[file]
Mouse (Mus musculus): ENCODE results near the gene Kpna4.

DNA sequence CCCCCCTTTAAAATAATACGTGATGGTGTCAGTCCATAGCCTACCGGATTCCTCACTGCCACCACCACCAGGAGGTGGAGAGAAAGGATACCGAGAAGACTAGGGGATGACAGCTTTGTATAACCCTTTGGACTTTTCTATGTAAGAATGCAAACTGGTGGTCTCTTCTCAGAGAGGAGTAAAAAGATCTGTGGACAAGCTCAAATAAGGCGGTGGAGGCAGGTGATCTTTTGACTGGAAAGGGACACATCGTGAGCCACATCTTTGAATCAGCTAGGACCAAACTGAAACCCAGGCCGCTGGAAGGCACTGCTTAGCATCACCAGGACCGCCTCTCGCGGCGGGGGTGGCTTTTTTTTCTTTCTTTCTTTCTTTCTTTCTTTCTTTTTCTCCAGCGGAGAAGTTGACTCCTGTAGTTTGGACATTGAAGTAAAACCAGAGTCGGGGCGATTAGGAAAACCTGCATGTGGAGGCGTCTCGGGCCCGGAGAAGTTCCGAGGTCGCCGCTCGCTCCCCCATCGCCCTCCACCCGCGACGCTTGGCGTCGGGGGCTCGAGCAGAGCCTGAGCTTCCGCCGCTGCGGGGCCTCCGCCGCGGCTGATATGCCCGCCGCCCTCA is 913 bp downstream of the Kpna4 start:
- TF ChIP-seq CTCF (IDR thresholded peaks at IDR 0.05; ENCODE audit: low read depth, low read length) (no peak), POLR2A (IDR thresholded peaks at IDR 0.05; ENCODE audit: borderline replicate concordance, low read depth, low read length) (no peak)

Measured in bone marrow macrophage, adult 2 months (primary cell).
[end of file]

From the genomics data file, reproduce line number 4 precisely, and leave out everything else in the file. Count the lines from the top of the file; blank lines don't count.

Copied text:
Measured in bone marrow macrophage, adult 2 months (primary cell).